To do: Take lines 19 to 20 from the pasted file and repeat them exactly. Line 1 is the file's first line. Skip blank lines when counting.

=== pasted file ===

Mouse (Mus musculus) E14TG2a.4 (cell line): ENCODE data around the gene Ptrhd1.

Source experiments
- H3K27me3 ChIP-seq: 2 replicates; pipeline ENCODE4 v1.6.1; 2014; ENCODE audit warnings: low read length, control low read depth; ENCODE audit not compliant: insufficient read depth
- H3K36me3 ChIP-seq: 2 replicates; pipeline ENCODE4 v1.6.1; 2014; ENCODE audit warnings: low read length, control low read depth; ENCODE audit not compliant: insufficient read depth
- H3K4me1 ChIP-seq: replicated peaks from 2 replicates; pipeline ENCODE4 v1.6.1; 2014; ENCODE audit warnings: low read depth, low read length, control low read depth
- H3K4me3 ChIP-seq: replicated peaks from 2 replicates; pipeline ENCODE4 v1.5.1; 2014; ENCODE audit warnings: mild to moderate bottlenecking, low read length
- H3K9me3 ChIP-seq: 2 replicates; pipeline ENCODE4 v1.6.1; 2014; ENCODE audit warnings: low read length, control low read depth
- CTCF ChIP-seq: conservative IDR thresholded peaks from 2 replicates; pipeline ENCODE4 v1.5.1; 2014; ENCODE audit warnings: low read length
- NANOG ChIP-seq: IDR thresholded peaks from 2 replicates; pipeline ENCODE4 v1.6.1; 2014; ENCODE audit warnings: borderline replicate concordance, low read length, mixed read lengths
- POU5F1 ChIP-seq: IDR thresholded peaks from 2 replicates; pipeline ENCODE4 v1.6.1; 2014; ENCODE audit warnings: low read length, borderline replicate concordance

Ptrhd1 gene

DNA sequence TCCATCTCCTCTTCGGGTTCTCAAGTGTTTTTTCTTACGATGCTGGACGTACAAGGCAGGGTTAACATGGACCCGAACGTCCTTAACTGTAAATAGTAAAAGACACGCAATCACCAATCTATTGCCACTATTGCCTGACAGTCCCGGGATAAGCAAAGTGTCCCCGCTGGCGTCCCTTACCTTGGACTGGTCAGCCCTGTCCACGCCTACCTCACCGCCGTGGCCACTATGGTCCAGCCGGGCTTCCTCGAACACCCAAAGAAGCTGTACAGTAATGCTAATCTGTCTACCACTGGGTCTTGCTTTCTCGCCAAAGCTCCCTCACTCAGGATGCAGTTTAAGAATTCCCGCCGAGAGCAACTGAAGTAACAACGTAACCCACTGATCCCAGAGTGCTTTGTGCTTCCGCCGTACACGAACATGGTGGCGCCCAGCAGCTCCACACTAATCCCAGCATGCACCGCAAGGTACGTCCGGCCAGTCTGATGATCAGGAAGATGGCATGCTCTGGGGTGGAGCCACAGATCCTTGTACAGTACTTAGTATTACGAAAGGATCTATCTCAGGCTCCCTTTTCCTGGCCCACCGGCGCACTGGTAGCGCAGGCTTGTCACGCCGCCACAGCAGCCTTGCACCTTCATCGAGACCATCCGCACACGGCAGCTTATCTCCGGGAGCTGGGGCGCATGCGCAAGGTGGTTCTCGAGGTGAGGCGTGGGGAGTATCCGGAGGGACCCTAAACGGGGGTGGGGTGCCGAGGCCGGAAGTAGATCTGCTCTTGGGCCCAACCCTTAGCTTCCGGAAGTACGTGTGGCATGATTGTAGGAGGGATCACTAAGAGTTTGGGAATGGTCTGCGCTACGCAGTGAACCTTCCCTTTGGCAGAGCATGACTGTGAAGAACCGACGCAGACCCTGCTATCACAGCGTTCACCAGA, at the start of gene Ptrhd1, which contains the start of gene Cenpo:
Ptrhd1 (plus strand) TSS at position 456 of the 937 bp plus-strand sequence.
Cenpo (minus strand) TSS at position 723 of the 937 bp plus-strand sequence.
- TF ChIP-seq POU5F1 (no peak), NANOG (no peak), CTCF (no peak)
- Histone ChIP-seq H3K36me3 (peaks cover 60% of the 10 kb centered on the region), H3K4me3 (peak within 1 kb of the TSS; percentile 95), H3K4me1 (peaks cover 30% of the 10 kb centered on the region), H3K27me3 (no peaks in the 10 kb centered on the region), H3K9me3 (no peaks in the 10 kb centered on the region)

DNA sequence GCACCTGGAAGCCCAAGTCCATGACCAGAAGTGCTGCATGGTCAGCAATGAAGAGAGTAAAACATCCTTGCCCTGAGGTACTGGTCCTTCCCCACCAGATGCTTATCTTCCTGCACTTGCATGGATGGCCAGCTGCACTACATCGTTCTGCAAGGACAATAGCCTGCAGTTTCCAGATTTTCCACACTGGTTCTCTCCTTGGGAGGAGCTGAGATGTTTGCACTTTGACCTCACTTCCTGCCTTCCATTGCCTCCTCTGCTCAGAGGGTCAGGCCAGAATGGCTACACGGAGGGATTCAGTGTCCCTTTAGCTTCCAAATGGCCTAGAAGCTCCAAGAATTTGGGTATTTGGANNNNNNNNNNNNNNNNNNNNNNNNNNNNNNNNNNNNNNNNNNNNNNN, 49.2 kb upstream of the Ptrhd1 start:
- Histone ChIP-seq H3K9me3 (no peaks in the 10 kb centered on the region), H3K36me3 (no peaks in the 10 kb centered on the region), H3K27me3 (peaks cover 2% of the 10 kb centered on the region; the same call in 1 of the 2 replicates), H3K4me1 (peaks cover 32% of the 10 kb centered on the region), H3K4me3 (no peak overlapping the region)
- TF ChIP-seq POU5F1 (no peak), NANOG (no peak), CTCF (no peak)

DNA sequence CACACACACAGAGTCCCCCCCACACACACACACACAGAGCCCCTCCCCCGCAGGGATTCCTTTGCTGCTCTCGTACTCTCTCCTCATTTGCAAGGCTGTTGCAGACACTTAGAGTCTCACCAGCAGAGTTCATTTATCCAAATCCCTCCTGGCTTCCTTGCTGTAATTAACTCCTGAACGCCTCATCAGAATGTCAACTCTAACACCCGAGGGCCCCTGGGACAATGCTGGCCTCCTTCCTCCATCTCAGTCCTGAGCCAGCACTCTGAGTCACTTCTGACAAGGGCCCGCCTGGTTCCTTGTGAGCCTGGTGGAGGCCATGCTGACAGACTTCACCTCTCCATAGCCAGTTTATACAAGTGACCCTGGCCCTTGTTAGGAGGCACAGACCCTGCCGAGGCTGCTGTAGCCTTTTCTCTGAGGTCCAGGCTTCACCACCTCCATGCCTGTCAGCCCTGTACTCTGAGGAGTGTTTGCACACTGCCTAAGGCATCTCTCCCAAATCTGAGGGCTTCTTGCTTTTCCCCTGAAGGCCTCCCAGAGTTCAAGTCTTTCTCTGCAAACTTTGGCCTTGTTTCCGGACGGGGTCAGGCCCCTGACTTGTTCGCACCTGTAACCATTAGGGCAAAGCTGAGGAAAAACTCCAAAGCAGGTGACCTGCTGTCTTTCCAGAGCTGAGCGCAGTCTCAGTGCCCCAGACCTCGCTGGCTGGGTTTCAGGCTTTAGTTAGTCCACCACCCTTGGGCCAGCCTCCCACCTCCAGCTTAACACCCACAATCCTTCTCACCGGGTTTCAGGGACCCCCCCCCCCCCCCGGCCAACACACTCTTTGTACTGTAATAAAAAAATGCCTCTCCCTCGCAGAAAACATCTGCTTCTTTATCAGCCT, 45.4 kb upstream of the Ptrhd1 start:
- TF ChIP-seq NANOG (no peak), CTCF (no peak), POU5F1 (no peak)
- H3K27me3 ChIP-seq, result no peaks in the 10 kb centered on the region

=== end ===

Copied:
- TF ChIP-seq POU5F1 (no peak), NANOG (no peak), CTCF (no peak)

DNA sequence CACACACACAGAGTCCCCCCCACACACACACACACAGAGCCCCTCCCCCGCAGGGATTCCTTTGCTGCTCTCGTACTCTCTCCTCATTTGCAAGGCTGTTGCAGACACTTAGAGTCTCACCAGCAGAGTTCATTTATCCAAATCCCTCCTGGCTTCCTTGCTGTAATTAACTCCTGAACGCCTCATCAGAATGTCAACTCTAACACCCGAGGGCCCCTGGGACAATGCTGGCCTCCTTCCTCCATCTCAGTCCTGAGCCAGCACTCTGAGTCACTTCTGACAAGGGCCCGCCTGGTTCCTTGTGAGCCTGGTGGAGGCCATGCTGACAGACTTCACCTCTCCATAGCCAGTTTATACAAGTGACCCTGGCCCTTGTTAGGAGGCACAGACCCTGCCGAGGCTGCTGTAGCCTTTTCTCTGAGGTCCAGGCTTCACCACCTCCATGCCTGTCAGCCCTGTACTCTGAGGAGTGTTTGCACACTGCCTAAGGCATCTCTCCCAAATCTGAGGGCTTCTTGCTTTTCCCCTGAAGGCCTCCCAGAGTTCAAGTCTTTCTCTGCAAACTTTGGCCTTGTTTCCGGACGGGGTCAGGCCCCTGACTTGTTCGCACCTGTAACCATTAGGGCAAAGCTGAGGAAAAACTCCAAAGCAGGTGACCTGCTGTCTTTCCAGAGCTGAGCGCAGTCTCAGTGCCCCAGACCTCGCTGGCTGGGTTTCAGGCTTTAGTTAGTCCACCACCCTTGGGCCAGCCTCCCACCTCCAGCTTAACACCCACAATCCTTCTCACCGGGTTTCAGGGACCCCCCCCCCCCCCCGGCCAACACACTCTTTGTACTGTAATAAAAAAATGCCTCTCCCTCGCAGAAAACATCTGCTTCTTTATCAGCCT, 45.4 kb upstream of the Ptrhd1 start: